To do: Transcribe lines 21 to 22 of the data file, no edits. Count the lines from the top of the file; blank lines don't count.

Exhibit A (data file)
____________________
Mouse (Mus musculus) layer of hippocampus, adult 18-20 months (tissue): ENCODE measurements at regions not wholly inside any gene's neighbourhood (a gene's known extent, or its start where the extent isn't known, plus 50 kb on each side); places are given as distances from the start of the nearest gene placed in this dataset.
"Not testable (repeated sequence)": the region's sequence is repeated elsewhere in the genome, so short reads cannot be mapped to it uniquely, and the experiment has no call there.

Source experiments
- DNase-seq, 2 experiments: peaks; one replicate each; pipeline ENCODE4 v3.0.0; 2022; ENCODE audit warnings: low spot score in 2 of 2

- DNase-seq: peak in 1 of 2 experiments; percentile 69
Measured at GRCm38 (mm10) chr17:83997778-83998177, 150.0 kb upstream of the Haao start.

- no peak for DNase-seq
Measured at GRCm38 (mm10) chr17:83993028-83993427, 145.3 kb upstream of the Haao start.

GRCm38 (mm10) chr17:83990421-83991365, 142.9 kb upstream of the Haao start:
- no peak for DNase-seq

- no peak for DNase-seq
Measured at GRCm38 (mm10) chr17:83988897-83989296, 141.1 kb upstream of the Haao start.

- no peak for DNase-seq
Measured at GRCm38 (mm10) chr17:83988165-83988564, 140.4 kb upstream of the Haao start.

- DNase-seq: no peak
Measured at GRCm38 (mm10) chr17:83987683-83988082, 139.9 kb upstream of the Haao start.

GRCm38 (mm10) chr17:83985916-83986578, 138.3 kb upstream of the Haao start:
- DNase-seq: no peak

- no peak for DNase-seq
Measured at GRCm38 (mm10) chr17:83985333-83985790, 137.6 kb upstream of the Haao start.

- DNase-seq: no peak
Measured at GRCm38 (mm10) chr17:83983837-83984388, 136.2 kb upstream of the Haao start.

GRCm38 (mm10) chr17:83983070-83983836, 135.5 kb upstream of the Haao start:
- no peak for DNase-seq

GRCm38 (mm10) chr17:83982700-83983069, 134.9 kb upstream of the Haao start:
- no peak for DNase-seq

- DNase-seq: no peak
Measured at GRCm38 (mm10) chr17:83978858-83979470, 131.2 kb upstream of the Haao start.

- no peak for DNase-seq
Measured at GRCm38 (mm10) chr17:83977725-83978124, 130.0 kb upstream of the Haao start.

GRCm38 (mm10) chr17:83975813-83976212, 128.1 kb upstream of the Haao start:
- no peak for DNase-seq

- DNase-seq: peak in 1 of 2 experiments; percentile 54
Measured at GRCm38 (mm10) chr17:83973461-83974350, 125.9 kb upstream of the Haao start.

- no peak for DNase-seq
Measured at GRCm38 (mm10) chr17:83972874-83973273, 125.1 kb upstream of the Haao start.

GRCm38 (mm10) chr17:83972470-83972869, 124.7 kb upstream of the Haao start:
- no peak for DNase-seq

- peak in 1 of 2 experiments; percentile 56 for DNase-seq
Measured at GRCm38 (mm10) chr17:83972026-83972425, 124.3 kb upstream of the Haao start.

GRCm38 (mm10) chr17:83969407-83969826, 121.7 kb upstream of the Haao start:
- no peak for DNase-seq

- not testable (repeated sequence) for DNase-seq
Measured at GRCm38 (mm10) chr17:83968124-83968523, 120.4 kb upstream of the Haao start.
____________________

- DNase-seq: no peak
Measured at GRCm38 (mm10) chr17:83983837-83984388, 136.2 kb upstream of the Haao start.